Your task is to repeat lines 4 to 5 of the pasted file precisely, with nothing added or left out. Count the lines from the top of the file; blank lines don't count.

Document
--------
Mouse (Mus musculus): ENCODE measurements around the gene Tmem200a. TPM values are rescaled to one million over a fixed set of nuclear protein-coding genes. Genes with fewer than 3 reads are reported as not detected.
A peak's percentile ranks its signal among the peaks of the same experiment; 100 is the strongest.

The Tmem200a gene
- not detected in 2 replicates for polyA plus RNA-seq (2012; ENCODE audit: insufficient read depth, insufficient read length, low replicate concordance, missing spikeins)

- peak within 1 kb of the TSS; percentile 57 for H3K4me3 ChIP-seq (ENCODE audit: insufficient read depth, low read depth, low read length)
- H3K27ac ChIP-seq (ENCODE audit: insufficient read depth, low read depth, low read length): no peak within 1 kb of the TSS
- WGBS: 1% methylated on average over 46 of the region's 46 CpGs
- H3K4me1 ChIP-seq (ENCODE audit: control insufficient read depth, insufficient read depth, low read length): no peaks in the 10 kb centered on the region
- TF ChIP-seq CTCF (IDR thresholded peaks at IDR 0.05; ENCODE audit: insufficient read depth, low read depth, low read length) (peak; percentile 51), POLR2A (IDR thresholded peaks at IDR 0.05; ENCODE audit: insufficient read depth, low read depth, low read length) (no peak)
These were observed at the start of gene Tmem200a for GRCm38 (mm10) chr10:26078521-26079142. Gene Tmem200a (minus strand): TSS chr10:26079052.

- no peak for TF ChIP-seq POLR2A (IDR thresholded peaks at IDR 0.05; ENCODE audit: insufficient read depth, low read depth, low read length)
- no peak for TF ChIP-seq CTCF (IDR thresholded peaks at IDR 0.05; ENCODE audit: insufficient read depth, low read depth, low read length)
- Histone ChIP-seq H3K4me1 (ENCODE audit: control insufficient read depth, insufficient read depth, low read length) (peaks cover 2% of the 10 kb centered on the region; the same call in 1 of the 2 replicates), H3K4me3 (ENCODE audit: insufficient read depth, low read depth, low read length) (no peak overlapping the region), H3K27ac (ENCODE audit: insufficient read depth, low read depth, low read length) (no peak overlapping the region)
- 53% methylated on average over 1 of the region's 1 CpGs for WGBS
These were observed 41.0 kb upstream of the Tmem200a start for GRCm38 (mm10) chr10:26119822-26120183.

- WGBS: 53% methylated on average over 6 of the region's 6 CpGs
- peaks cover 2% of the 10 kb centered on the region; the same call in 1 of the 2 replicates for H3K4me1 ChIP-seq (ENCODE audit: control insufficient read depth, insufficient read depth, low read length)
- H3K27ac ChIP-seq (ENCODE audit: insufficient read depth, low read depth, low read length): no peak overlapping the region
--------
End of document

- not detected in 2 replicates for polyA plus RNA-seq (2012; ENCODE audit: insufficient read depth, insufficient read length, low replicate concordance, missing spikeins)

- peak within 1 kb of the TSS; percentile 57 for H3K4me3 ChIP-seq (ENCODE audit: insufficient read depth, low read depth, low read length)